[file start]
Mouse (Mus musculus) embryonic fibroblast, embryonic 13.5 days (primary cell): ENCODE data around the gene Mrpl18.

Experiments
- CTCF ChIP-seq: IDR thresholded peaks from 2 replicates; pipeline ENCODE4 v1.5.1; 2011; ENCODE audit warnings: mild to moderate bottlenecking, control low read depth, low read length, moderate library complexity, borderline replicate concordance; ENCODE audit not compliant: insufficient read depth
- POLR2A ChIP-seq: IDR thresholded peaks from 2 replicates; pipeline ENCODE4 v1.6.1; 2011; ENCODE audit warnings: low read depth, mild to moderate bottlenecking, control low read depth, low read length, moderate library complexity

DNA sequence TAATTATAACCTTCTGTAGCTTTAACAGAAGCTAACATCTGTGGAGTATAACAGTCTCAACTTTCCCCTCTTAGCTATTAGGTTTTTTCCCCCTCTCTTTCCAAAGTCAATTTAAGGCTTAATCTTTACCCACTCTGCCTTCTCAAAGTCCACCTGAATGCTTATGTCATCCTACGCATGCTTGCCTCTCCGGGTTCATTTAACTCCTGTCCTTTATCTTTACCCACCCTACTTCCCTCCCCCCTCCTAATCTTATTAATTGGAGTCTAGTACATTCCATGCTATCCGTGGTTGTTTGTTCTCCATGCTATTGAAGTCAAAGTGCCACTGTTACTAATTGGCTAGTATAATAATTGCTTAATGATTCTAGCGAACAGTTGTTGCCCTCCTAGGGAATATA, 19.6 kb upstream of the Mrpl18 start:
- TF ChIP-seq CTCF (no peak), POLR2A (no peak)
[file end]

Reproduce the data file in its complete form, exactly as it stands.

Mouse (Mus musculus) embryonic fibroblast, embryonic 13.5 days (primary cell): ENCODE data around the gene Mrpl18.

Experiments
- CTCF ChIP-seq: IDR thresholded peaks from 2 replicates; pipeline ENCODE4 v1.5.1; 2011; ENCODE audit warnings: mild to moderate bottlenecking, control low read depth, low read length, moderate library complexity, borderline replicate concordance; ENCODE audit not compliant: insufficient read depth
- POLR2A ChIP-seq: IDR thresholded peaks from 2 replicates; pipeline ENCODE4 v1.6.1; 2011; ENCODE audit warnings: low read depth, mild to moderate bottlenecking, control low read depth, low read length, moderate library complexity

DNA sequence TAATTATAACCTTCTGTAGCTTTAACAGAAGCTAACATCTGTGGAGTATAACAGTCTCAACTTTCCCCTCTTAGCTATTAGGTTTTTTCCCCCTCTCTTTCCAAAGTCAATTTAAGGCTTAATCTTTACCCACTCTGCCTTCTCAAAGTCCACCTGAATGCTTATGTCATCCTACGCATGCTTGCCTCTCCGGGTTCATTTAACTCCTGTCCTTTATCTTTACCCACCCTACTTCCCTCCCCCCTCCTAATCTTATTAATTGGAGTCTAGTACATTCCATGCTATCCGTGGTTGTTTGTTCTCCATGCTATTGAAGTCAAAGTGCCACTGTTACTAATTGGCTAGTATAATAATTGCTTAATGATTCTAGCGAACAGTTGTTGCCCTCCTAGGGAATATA, 19.6 kb upstream of the Mrpl18 start:
- TF ChIP-seq CTCF (no peak), POLR2A (no peak)